“I saw patients, I just lined up in the hallway, in the emergency department … Patients in the intensive care unit throughout the hospital,” he told CNN.
And while his help is needed and welcomed, Christensen is candid about how good he really can do.
“When I first came in, I thought it might be a band-aid for arterial bleeding,” he said of his hospitalization in a desert town 110 miles northeast of Los Angeles.
“I want to be more efficient,”
Medics are turning into additional pairs of hands in a hospital that has not yet had to provide care based on equipment or drugs, but where the other living resource, trained staff, is in critical deficit.
“We currently have over 50 patients in the intensive care unit and we only have staff to care for about 20 of them,” said intensive care unit manager Lindsey Packard. “The nurses are pushed to their absolute breaking points. And then every day a little further. “
Packard praised the strength of his fellow nurses, some of whom work 18-hour shifts, get a short break, and then return to the hospital.
But she sees the charge on them, not just from the physical exertion, but the exhausting emotional nature of the work, when they lose so many patients in what appears to be controlled chaos.
The lobby has been converted into a ward for patients with Covid. Moving walls have been placed around the hospital to create care wards in every available space.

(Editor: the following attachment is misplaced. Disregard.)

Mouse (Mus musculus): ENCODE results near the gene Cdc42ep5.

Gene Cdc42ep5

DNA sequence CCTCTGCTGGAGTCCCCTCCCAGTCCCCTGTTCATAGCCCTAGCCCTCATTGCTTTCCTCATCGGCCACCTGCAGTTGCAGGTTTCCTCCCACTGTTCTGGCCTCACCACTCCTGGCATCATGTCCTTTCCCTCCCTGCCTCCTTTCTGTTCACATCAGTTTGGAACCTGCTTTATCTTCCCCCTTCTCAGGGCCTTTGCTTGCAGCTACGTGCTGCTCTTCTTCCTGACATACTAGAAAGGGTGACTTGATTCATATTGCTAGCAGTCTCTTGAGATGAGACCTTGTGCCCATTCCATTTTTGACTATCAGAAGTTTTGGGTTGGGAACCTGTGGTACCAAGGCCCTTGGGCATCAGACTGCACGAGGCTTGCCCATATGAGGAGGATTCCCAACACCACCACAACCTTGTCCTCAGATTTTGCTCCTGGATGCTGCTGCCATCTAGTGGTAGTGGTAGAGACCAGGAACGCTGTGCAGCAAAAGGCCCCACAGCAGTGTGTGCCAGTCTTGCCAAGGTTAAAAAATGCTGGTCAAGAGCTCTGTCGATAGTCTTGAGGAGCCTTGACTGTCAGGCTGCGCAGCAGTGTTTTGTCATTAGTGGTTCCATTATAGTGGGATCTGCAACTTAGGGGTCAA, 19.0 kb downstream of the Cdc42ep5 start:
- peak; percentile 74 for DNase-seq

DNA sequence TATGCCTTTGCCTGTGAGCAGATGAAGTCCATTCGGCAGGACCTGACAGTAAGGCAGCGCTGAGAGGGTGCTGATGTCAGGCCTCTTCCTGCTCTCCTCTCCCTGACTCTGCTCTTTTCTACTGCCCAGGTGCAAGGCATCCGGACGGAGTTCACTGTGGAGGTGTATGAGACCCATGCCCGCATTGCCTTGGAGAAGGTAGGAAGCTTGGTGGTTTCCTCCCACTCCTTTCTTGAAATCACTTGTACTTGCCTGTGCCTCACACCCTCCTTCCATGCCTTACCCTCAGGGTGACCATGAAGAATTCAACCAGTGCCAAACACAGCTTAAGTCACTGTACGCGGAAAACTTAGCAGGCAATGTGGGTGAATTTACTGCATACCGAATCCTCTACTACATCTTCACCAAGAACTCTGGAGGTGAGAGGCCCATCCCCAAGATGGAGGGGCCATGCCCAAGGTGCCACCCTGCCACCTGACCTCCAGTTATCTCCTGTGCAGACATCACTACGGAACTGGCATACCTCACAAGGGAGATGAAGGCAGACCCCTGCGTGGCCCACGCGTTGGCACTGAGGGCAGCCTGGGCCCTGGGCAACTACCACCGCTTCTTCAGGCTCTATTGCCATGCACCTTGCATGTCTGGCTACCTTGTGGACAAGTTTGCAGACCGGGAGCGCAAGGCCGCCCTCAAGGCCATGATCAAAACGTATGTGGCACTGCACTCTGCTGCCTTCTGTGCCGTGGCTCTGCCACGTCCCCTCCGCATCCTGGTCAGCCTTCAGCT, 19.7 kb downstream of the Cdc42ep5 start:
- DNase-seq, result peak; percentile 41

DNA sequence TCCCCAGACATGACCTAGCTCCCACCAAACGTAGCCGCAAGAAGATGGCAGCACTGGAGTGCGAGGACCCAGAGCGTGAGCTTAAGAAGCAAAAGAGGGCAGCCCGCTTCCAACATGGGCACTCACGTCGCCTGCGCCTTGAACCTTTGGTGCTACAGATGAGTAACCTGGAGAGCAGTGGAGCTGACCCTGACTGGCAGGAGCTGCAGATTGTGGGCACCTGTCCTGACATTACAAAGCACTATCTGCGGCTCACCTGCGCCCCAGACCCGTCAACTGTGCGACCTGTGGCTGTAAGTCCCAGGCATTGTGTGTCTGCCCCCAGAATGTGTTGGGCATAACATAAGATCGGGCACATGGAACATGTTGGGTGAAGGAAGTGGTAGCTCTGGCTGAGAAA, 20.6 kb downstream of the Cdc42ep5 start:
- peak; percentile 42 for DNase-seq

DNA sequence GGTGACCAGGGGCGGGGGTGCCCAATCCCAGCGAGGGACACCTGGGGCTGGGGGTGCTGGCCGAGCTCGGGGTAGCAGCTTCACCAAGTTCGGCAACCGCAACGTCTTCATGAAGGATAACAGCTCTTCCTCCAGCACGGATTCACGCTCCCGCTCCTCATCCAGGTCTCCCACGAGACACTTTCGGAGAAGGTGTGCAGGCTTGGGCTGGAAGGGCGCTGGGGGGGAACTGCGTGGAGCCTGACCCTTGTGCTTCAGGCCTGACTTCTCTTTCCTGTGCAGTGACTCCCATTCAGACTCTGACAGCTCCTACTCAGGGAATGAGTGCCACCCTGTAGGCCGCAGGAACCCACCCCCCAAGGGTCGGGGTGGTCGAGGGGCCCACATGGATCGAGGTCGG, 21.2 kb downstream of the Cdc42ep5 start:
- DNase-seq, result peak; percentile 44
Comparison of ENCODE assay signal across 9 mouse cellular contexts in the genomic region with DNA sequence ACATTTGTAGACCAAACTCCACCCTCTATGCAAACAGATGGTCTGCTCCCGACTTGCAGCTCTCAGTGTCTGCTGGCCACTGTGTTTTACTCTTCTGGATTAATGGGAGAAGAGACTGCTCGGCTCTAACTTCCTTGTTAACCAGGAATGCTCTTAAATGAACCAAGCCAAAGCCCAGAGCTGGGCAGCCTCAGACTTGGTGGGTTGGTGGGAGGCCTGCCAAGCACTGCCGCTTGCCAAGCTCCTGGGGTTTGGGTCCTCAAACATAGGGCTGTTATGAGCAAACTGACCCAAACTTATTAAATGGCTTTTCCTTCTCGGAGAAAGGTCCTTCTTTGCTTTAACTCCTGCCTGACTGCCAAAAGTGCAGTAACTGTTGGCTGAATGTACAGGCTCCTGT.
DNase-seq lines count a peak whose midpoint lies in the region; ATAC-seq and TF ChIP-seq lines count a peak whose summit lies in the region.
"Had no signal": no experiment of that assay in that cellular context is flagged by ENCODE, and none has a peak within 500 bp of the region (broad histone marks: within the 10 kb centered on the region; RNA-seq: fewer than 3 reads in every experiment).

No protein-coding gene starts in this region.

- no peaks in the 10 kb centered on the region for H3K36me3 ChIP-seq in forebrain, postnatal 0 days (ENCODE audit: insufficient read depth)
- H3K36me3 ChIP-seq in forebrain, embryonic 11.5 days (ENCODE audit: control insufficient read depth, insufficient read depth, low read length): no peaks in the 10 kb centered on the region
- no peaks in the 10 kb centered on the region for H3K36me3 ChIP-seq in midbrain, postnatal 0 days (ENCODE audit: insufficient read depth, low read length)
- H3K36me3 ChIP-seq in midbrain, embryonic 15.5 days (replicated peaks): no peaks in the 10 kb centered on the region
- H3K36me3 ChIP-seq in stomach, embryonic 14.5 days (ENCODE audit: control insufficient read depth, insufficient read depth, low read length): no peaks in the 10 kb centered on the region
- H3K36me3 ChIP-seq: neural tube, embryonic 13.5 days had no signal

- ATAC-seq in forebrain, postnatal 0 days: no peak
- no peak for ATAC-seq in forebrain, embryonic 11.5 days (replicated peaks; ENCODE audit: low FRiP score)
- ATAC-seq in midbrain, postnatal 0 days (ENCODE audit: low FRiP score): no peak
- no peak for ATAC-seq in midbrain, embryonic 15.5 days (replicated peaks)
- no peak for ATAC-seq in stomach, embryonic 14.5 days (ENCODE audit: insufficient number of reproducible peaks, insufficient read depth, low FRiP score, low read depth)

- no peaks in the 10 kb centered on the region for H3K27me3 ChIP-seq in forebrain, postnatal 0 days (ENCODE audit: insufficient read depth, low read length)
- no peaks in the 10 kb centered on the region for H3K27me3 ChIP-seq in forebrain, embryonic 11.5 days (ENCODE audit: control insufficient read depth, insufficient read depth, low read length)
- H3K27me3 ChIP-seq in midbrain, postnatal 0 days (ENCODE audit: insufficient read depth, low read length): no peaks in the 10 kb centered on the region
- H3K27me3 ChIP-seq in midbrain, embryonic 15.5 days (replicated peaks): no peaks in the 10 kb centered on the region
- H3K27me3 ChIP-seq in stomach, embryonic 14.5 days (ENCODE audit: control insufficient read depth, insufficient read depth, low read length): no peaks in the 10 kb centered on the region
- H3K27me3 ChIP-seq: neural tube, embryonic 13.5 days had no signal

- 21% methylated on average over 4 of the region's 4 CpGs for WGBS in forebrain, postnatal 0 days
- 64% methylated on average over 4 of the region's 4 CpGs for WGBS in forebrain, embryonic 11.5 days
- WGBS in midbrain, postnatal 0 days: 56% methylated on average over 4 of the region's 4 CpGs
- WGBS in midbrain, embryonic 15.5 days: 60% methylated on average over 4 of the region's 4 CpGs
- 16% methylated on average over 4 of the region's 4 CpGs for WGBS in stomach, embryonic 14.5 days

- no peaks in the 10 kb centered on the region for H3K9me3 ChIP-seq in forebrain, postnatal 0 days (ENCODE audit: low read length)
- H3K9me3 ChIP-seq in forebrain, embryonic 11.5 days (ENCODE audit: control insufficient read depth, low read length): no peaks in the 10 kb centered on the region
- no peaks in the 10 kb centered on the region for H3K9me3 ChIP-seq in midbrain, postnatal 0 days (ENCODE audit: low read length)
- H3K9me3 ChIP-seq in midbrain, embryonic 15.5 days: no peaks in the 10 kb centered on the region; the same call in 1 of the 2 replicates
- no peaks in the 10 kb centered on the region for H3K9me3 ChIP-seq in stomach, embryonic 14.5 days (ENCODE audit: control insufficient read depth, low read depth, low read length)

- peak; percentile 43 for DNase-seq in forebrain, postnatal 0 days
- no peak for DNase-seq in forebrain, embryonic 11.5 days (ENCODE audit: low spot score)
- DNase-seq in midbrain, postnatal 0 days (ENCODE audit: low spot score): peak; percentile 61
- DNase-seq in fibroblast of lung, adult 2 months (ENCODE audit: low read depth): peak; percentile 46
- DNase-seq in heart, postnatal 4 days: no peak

Behind the curtains, patients moan and try to catch their breath. Then there is the sound of an uncontrolled cough, then a moment of silence.
The silence is broken by the sounds of emergencies – machines are urgently screaming and flashing lights; rushing sisters; speakers emitting “Code blue! Code blue!” in calls for more help to try to save lives.
These days, too often, these battles are lost.
“In the intensive care unit, we see death and death on a daily basis, but never on such a scale,” Packard said. “The death toll has just come out of this world.”
The crisis is so widespread in the country that there is nowhere else to send patients for care. So National Guard medics were sent – now to 13 state medical centers – to archive staff and fill in the gaps if the workers themselves fell ill.
Dr. Arthur Grigoryan, a critical care specialist, did get coronavirus. He said he had only mild symptoms and returned to work as soon as he was no longer infected. Still, he was out for about two weeks. Now he works almost every day.
“Physical charges, of course, are great, but there are emotional charges,” Grigorian said. “It’s really hard to see patents dying. Mortality has been very, very high.”
Denise Drake says she and her fellow nurses are doing their best to care for patients entering the hospital doors.
“It’s very exhausting, very exhausting,” she said. “We use all the power we have … we all work together, whether we’re on the last string, the last leg, we work together and we do it that way.”
Yet a year after the global pandemic, there are patients who are surprised by the ferocity of the virus, Drake said. She hopes Californians will pay more attention to health experts and follow guidelines to limit the spread.
“It’s real, it’s not going anywhere any time soon.”